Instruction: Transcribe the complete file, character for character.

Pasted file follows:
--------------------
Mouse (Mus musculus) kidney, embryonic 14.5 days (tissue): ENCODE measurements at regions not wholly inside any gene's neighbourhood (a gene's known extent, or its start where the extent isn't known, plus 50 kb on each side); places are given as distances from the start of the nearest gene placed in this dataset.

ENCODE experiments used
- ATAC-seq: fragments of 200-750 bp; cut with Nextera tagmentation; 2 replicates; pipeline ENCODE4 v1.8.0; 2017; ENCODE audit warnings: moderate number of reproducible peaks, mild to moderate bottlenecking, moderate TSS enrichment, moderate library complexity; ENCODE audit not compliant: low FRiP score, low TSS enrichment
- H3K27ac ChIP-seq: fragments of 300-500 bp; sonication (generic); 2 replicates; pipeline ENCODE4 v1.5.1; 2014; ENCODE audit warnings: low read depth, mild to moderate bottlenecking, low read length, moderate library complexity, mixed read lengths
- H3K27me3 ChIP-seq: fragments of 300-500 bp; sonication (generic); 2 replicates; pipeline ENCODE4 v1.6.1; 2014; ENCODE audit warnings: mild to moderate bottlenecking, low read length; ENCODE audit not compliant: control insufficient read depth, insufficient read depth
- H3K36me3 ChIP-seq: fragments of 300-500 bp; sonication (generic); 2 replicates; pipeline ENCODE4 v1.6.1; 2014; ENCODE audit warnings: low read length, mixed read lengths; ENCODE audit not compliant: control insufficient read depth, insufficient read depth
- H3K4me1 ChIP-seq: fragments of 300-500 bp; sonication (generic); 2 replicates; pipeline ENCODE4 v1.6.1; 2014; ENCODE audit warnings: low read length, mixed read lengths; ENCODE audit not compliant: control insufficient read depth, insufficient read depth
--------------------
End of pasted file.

Mouse (Mus musculus) kidney, embryonic 14.5 days (tissue): ENCODE measurements at regions not wholly inside any gene's neighbourhood (a gene's known extent, or its start where the extent isn't known, plus 50 kb on each side); places are given as distances from the start of the nearest gene placed in this dataset.

ENCODE experiments used
- ATAC-seq: fragments of 200-750 bp; cut with Nextera tagmentation; 2 replicates; pipeline ENCODE4 v1.8.0; 2017; ENCODE audit warnings: moderate number of reproducible peaks, mild to moderate bottlenecking, moderate TSS enrichment, moderate library complexity; ENCODE audit not compliant: low FRiP score, low TSS enrichment
- H3K27ac ChIP-seq: fragments of 300-500 bp; sonication (generic); 2 replicates; pipeline ENCODE4 v1.5.1; 2014; ENCODE audit warnings: low read depth, mild to moderate bottlenecking, low read length, moderate library complexity, mixed read lengths
- H3K27me3 ChIP-seq: fragments of 300-500 bp; sonication (generic); 2 replicates; pipeline ENCODE4 v1.6.1; 2014; ENCODE audit warnings: mild to moderate bottlenecking, low read length; ENCODE audit not compliant: control insufficient read depth, insufficient read depth
- H3K36me3 ChIP-seq: fragments of 300-500 bp; sonication (generic); 2 replicates; pipeline ENCODE4 v1.6.1; 2014; ENCODE audit warnings: low read length, mixed read lengths; ENCODE audit not compliant: control insufficient read depth, insufficient read depth
- H3K4me1 ChIP-seq: fragments of 300-500 bp; sonication (generic); 2 replicates; pipeline ENCODE4 v1.6.1; 2014; ENCODE audit warnings: low read length, mixed read lengths; ENCODE audit not compliant: control insufficient read depth, insufficient read depth